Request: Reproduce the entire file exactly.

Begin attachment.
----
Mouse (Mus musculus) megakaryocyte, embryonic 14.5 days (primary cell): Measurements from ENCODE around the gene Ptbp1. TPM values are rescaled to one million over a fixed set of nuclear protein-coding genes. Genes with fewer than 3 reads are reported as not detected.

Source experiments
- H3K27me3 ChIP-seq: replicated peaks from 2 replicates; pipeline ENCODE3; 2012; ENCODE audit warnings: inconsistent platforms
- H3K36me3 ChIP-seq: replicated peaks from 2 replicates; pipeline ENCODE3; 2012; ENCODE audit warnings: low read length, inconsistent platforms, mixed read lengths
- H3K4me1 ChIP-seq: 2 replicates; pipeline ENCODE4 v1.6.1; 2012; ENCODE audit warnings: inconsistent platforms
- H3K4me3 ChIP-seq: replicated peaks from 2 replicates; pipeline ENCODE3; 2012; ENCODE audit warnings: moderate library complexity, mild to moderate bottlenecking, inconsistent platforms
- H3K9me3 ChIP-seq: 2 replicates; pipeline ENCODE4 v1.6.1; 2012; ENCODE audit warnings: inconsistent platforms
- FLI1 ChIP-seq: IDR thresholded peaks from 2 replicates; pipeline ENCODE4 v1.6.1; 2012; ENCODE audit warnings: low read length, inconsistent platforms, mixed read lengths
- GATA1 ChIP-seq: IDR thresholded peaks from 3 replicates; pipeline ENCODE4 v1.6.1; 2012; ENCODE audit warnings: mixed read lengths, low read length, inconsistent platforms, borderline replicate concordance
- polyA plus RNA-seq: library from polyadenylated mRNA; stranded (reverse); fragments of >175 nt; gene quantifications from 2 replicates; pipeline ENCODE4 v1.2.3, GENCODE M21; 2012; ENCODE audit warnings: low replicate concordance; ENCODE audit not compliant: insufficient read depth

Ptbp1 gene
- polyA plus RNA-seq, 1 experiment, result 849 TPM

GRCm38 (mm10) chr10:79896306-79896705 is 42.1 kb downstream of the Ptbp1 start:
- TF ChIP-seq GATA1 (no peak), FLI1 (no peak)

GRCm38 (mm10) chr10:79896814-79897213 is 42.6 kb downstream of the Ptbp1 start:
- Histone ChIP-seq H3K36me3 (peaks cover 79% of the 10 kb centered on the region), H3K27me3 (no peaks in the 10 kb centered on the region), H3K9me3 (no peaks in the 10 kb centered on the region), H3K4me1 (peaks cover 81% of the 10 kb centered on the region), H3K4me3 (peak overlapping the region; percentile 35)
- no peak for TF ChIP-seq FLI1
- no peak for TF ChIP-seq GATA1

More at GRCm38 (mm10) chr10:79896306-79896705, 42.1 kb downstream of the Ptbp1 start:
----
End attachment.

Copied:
Mouse (Mus musculus) megakaryocyte, embryonic 14.5 days (primary cell): Measurements from ENCODE around the gene Ptbp1. TPM values are rescaled to one million over a fixed set of nuclear protein-coding genes. Genes with fewer than 3 reads are reported as not detected.

Source experiments
- H3K27me3 ChIP-seq: replicated peaks from 2 replicates; pipeline ENCODE3; 2012; ENCODE audit warnings: inconsistent platforms
- H3K36me3 ChIP-seq: replicated peaks from 2 replicates; pipeline ENCODE3; 2012; ENCODE audit warnings: low read length, inconsistent platforms, mixed read lengths
- H3K4me1 ChIP-seq: 2 replicates; pipeline ENCODE4 v1.6.1; 2012; ENCODE audit warnings: inconsistent platforms
- H3K4me3 ChIP-seq: replicated peaks from 2 replicates; pipeline ENCODE3; 2012; ENCODE audit warnings: moderate library complexity, mild to moderate bottlenecking, inconsistent platforms
- H3K9me3 ChIP-seq: 2 replicates; pipeline ENCODE4 v1.6.1; 2012; ENCODE audit warnings: inconsistent platforms
- FLI1 ChIP-seq: IDR thresholded peaks from 2 replicates; pipeline ENCODE4 v1.6.1; 2012; ENCODE audit warnings: low read length, inconsistent platforms, mixed read lengths
- GATA1 ChIP-seq: IDR thresholded peaks from 3 replicates; pipeline ENCODE4 v1.6.1; 2012; ENCODE audit warnings: mixed read lengths, low read length, inconsistent platforms, borderline replicate concordance
- polyA plus RNA-seq: library from polyadenylated mRNA; stranded (reverse); fragments of >175 nt; gene quantifications from 2 replicates; pipeline ENCODE4 v1.2.3, GENCODE M21; 2012; ENCODE audit warnings: low replicate concordance; ENCODE audit not compliant: insufficient read depth

Ptbp1 gene
- polyA plus RNA-seq, 1 experiment, result 849 TPM

GRCm38 (mm10) chr10:79896306-79896705 is 42.1 kb downstream of the Ptbp1 start:
- TF ChIP-seq GATA1 (no peak), FLI1 (no peak)

GRCm38 (mm10) chr10:79896814-79897213 is 42.6 kb downstream of the Ptbp1 start:
- Histone ChIP-seq H3K36me3 (peaks cover 79% of the 10 kb centered on the region), H3K27me3 (no peaks in the 10 kb centered on the region), H3K9me3 (no peaks in the 10 kb centered on the region), H3K4me1 (peaks cover 81% of the 10 kb centered on the region), H3K4me3 (peak overlapping the region; percentile 35)
- no peak for TF ChIP-seq FLI1
- no peak for TF ChIP-seq GATA1

More at GRCm38 (mm10) chr10:79896306-79896705, 42.1 kb downstream of the Ptbp1 start: